The Gloaming Season 1 review: Riveting, slow-burn supernatural thriller

The Gloaming Season 1 - Courtesy of Starz/Bradley Patrick
The Gloaming Season 1 - Courtesy of Starz/Bradley Patrick /

The Gloaming is a riveting, suspenseful thriller that will hook you immediately, but it’s the characters that will leave you coming back for more. The Gloaming is an Australian television series that originally premiered on Stan in January 2020, so it’s not exactly new to everyone involved. Still, it is making its international debut stateside on Sunday, March 21.

If you’ve loved Starz’s other international import, The Luminaries, you’ll be happy to know that Ewen Leslie (Crosbie Wells) is back again as the leading man in The Gloaming. Here he plays a far more troubled character burdened by the horrific trauma of witnessing his childhood friend Jenny McGinty’s murder at a young age. His character, Alex O’Connell, teams up with ex-flame Molly McGee (Emma Booth) to investigate a sinister new murder that has a mysterious connection to the death of Alex’s friend more than 20 years ago.

Like Alex, Molly is also a complex character carrying a great deal of trauma and pain. She nurtures a quiet obsession with a local businessman and developer Gareth McAvaney (Martin Henderson) who she believes killed her best friend. And Alex and Molly have their own complicated history, as they were formerly in a relationship up until Jenny’s death –– after which Alex took off without a word, leaving Molly in the dust.

So, as you can see, The Gloaming has a lot going on, and that’s before we get into the show’s supernatural elements.

The first episode opens with Molly’s character breaking into Gareth’s house, poking around and messing with his stuff as if she wants him to know that someone’s been there. It immediately establishes Molly as a morally ambiguous woman with her fair share of issues to work out, even before you add murder investigations into the equation.

But the main conflict of the first hour is about the murder of Dorothy Moxley, an older woman whose body is found wrapped in barbed wire. Near her body, the investigators find Jenny McGinty’s old school ID card tucked away. It immediately becomes apparent that there is much more to Dorothy’s death than first meets the eye.

Here’s why you should check out The Gloaming on Starz this weekend

So, should you give The Gloaming a chance when it makes its debut on Starz this weekend? I’ve watched about half of the first season so far, and in my opinion, the answer is yes. Overall, The Gloaming is a compelling, tense character study. That said, if you’re someone who likes fast-paced thrillers that will answer your questions quickly, then The Gloaming might not be for you.

As someone who loves slow-burning, suspenseful horror films and shows, I did find myself getting frustrated with the show’s somewhat unconventional plotting. It feels like The Gloaming was meant to be binge-watched, but it’s not an easy show to binge watch because of the pacing, so there’s a bit of a missed connection there. When the series released in Australia, all eight episodes were made available at one time.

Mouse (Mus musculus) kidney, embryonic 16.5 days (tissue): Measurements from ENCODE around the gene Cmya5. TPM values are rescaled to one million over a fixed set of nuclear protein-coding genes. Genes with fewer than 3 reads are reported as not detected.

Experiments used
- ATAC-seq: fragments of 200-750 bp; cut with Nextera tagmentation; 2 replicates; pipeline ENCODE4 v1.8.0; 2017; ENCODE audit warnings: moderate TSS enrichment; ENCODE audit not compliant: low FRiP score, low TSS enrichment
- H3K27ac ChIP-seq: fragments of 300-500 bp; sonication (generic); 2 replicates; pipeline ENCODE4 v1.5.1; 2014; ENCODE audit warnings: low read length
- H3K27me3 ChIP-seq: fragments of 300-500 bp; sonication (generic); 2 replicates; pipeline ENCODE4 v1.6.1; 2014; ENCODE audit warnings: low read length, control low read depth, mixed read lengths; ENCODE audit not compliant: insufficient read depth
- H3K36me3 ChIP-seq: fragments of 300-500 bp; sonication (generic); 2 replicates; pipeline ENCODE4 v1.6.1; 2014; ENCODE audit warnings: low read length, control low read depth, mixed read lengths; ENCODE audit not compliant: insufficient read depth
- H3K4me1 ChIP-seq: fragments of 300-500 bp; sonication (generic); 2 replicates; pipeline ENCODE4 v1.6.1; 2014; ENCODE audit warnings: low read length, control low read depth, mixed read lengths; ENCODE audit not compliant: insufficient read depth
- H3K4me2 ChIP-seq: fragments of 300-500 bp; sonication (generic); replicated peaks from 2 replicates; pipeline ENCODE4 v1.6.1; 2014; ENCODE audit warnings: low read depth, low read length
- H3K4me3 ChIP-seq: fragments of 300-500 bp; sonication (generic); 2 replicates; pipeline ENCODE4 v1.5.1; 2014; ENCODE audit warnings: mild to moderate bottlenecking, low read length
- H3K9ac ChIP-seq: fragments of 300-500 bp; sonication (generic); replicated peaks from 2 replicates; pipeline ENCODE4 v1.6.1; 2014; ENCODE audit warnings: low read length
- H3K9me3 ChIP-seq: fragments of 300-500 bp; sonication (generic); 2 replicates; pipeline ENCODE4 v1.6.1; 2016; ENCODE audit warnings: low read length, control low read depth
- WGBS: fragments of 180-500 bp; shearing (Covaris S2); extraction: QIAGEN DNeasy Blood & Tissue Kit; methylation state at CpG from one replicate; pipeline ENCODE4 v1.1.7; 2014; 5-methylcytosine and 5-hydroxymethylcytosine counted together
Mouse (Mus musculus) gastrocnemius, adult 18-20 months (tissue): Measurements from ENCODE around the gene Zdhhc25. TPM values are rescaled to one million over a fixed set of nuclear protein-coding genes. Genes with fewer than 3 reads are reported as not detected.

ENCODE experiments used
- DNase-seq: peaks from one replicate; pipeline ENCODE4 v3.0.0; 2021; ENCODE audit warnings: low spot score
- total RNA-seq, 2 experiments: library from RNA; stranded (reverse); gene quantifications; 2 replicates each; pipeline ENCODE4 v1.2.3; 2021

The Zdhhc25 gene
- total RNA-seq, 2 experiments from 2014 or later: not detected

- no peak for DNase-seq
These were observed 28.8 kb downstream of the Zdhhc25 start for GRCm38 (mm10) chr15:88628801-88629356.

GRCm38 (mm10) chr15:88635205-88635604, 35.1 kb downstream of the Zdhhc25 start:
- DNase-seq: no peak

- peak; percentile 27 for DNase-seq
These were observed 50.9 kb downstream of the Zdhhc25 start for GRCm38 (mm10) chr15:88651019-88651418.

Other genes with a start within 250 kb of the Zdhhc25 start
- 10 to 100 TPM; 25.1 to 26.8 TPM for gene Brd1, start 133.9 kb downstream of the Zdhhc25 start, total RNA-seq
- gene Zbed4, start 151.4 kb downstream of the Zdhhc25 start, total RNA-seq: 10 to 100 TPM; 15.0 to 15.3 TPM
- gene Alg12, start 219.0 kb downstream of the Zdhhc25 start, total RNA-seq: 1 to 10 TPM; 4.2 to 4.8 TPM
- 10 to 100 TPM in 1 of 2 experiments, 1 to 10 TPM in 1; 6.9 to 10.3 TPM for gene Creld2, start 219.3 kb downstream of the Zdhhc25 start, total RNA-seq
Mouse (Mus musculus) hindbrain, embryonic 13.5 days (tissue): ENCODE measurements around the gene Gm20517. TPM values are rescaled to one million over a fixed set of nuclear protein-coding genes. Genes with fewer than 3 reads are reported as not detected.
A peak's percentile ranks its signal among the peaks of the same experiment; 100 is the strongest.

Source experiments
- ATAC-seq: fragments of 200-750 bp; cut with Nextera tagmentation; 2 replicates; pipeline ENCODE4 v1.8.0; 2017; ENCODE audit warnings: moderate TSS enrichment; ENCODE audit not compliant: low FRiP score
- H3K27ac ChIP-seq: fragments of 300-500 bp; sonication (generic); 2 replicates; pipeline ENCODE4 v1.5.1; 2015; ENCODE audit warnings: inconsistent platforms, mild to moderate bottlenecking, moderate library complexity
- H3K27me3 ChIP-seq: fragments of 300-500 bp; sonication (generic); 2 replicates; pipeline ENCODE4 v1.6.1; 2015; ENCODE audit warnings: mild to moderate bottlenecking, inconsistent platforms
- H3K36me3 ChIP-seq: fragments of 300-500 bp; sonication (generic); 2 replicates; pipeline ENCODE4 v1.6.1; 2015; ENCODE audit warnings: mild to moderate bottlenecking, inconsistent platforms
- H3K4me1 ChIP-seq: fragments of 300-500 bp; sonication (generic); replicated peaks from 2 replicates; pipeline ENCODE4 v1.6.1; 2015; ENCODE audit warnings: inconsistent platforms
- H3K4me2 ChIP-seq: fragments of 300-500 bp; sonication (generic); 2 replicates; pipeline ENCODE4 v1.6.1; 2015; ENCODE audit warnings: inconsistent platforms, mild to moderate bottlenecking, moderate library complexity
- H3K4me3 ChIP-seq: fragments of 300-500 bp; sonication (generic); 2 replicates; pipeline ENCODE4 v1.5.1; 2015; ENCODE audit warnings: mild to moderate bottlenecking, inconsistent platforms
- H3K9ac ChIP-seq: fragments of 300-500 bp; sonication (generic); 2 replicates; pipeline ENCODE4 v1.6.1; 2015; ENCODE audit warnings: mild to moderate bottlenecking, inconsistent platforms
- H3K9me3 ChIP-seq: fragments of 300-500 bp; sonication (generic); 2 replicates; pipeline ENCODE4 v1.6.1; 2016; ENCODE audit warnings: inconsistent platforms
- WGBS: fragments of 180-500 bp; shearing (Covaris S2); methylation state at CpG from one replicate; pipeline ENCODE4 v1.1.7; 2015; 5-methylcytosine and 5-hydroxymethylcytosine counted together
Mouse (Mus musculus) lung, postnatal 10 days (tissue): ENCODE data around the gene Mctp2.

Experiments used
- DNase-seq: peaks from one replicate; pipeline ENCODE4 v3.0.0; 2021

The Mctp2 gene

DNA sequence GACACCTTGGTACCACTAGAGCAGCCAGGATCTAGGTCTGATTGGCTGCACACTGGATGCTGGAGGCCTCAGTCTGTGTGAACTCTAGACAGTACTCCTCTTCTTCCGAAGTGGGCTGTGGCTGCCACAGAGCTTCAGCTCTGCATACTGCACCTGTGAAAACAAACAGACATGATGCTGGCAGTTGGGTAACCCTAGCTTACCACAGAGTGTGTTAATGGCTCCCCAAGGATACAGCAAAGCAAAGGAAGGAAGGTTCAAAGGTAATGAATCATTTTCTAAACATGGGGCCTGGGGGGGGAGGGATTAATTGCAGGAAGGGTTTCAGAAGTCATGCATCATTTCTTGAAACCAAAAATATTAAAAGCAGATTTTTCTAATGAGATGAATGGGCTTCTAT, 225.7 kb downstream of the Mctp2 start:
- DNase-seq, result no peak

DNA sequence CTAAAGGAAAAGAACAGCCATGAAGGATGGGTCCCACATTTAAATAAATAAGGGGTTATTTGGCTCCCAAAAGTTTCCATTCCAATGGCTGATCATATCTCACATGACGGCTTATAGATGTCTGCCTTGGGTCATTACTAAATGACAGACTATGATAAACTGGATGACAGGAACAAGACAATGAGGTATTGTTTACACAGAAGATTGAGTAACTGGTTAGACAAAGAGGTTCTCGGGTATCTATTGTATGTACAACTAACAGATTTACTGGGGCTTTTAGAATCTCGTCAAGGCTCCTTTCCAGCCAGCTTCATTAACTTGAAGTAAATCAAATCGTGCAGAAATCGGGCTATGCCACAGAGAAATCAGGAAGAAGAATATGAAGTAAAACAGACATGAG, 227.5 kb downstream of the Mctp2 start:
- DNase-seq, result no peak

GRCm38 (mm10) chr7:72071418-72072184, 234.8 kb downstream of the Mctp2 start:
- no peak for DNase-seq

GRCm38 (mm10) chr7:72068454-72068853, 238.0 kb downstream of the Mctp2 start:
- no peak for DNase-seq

It’ll be interesting to see how audiences feel about the weekly schedule chosen by Starz. Most episodes end with dramatic cliffhangers, so you might find yourself frustrated that you can’t immediately hit the “next episode” button!

I mentioned that The Gloaming has a lot going on, which means that this isn’t the type of show you can watch while you’re scrolling through social media on your phone. You will miss something, and you will get confused. That’s both an advantage and disadvantage. I like shows that write with purpose, forcing audiences to pay keen attention to ensure they understand details. At times, though, the only explanation you get for something is a quick line of dialogue or a brief conversation. If you aren’t watching for even a moment, you could miss a crucial explanation that won’t be mentioned again, which can be frustrating.

The story provides you with enough of a hook to keep turning back in for more episode after episode, but what really anchors this show and makes it one worth watching is the fantastic performances from the leading actors Emma Booth and Ewen Leslie. They’re excellent together and in their personal story arcs. Both characters, Alex and Molly, have so much baggage to dissect that it’s fascinating to watch them work through each scene and try to dissect the layers upon layers of underlying meaning and implication.

As the title suggests, this is a show about “the gloaming,” and in many ways, that means it’s about people who are struggling through life due to traumatic events, unable to cope or move on. They’re stuck in this “in between,” liminal space, a purgatorial state of sorts that prevents them from living normal happy lives, often at the detriment of their personal relationships.

Each episode starts with a quote from Keaton Henson’s novel Gloaming. Here’s the synopsis:

"‘Gloaming’ is a graphic novel by the artist/musician Keaton Henson. The book’s concept is essentially a field guide to a spirit world beyond our reality. Its melancholic narrative shows spirits that are lost in the city, lonely and seeking escape."

Also yes, this is a supernatural series. I won’t spoil anything but The Gloaming is very much an exploration of the things we cannot see and that resonates in the character portrayals, too, as they come to grips with their skeletons.

There’s a reason I put “riveting” in the title of this review. I genuinely think that The Gloaming is dynamic, compelling television, even for its faults. It might not be for everyone, but those who get invested will find themselves completely immersed in this hypnotic, chilling landscape (filmed on location in Hobart, Tasmania) and the characters at its heart.

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The Gloaming premieres this Sunday on Starz at 9 p.m. ET.